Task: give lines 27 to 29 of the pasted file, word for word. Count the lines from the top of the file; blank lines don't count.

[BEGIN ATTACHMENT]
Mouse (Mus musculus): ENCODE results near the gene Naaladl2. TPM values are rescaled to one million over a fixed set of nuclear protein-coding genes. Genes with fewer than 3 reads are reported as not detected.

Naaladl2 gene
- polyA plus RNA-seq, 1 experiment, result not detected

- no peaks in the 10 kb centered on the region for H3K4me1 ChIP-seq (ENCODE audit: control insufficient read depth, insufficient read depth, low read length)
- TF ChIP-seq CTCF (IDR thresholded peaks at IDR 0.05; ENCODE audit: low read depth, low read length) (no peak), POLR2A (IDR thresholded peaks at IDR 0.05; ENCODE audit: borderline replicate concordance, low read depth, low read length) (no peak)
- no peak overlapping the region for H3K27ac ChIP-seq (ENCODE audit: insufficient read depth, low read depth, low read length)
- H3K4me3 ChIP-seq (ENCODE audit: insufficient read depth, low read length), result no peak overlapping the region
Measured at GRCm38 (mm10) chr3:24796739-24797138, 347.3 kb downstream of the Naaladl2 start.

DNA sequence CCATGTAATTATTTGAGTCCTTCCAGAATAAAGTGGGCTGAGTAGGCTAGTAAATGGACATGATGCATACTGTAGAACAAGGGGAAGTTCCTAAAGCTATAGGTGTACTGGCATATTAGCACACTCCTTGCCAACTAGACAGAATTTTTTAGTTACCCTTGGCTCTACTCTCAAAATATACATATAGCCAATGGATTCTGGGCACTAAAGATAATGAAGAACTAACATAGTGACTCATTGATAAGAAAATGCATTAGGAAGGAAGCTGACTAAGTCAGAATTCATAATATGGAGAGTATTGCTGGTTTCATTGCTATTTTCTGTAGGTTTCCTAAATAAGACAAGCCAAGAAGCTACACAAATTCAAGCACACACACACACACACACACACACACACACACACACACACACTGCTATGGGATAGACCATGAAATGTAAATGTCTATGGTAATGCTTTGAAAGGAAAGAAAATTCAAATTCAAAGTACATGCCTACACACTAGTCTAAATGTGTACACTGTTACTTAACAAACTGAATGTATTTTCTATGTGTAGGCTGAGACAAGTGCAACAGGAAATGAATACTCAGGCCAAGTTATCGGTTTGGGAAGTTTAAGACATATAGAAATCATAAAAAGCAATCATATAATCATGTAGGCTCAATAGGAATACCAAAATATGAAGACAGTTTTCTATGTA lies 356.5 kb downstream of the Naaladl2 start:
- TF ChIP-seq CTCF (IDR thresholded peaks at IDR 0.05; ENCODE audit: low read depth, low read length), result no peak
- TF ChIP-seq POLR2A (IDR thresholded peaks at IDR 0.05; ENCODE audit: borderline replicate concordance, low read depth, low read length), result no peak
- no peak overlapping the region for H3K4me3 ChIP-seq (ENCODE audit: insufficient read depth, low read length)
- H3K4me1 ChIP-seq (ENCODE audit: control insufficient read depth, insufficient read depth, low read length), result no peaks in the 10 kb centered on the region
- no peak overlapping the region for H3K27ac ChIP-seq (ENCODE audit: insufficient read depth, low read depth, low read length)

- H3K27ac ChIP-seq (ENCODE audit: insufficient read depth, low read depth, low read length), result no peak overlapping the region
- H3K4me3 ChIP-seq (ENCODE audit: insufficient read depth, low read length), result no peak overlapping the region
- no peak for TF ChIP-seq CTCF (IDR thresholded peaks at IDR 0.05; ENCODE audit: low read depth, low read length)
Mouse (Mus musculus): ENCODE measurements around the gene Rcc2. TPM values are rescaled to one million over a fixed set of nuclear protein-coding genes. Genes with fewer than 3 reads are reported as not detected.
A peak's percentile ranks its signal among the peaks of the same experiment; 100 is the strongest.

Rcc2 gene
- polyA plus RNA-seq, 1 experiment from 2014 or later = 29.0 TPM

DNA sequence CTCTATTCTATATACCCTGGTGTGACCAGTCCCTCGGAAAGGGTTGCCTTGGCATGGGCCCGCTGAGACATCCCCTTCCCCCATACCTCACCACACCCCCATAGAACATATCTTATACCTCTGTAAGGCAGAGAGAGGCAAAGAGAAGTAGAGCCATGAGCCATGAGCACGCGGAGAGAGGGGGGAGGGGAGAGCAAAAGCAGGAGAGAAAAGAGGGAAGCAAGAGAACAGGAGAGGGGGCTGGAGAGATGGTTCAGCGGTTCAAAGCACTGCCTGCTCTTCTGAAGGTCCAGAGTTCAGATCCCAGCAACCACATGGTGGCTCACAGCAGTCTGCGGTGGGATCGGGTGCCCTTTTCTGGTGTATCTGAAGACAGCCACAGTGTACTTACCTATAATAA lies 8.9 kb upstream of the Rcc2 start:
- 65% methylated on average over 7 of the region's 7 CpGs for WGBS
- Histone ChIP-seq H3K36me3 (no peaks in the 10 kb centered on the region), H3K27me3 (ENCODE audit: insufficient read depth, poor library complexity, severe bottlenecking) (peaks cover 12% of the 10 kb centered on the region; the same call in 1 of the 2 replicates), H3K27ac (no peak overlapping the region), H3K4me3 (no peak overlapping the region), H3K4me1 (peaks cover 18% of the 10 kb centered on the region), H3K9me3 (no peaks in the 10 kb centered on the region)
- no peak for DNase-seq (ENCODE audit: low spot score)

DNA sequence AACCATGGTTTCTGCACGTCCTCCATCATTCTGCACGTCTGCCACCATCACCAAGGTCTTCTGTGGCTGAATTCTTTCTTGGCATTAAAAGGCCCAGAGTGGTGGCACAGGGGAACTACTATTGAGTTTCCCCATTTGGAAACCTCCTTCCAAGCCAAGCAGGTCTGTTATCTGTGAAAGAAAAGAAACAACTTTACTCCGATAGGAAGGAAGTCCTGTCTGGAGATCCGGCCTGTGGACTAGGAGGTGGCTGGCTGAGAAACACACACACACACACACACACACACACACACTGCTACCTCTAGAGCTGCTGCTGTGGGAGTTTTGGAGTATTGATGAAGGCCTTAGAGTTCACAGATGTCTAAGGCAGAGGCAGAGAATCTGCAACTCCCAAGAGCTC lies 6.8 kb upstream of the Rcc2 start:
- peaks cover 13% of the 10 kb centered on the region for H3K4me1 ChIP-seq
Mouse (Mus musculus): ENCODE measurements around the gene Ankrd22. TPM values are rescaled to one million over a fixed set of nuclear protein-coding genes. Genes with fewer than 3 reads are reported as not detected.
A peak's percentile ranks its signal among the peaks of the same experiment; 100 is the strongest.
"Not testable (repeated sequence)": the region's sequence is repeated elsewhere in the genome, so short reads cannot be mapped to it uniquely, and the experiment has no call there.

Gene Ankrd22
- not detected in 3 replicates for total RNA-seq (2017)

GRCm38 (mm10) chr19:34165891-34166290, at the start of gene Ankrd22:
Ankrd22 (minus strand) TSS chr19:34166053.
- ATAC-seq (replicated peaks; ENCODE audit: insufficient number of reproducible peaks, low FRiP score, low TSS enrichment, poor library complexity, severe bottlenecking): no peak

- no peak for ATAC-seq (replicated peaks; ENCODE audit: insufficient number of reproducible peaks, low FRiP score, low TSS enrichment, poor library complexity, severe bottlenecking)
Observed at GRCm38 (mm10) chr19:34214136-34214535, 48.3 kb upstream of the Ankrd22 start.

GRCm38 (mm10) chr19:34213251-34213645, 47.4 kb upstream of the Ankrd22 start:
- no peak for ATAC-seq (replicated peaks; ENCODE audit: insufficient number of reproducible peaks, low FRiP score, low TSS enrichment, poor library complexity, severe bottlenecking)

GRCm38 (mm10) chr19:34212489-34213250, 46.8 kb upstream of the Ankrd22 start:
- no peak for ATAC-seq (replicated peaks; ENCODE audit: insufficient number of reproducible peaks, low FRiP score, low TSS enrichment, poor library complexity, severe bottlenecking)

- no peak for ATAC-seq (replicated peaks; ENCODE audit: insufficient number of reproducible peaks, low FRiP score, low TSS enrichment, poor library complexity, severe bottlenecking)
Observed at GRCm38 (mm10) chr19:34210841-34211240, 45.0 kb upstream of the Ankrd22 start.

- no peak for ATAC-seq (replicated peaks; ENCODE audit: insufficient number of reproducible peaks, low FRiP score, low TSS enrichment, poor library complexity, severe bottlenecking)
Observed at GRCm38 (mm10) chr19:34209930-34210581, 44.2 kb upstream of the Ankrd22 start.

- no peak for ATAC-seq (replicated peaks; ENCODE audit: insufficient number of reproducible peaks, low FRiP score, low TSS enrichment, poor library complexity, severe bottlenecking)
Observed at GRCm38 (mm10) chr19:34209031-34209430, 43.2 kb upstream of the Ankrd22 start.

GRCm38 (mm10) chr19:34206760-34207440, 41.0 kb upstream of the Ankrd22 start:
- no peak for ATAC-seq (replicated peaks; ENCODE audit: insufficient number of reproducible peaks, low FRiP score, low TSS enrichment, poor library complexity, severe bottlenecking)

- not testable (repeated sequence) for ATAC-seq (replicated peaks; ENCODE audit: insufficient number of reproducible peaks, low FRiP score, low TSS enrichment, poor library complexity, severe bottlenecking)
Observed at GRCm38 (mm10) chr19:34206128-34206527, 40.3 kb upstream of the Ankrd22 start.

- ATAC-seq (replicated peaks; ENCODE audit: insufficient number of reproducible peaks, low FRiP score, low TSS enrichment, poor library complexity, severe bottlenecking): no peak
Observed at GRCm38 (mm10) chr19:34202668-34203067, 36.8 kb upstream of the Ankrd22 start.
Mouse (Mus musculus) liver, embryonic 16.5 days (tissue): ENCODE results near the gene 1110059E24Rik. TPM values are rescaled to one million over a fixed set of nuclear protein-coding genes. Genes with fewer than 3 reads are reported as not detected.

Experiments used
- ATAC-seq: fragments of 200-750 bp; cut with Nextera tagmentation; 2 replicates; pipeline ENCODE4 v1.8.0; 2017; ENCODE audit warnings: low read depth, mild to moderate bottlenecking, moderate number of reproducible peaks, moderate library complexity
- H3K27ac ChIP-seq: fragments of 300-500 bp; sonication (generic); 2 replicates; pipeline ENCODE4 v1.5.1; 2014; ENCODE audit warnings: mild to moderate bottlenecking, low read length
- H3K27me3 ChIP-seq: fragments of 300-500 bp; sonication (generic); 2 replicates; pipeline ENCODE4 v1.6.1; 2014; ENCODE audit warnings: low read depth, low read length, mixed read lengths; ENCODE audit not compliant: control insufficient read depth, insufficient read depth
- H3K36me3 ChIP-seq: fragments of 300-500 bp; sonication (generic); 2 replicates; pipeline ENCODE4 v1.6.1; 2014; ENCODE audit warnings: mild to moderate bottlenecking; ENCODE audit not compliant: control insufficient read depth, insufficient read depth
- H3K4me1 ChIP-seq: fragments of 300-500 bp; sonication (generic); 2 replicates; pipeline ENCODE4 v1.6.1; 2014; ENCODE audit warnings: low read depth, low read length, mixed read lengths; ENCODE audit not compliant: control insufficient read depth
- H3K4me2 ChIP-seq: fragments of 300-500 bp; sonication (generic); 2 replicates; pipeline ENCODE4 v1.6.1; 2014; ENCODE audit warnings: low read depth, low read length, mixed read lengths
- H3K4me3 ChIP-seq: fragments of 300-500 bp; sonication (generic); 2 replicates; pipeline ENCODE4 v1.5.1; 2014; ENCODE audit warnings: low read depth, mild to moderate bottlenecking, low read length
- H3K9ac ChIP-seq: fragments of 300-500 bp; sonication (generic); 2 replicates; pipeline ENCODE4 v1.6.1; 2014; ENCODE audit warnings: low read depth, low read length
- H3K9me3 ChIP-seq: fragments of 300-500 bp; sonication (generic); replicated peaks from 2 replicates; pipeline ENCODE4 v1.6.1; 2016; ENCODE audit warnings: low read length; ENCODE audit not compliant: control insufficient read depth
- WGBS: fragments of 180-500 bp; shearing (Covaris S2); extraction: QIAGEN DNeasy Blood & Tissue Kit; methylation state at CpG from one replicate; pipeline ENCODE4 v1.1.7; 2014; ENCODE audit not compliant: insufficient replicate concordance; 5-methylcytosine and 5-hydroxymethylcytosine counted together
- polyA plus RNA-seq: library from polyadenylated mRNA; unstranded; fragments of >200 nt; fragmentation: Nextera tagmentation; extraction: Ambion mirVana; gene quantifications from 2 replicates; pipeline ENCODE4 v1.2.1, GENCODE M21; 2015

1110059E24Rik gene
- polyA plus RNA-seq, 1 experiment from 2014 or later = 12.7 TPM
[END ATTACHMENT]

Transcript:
- peaks cover 13% of the 10 kb centered on the region for H3K4me1 ChIP-seq
Mouse (Mus musculus): ENCODE measurements around the gene Ankrd22. TPM values are rescaled to one million over a fixed set of nuclear protein-coding genes. Genes with fewer than 3 reads are reported as not detected.
A peak's percentile ranks its signal among the peaks of the same experiment; 100 is the strongest.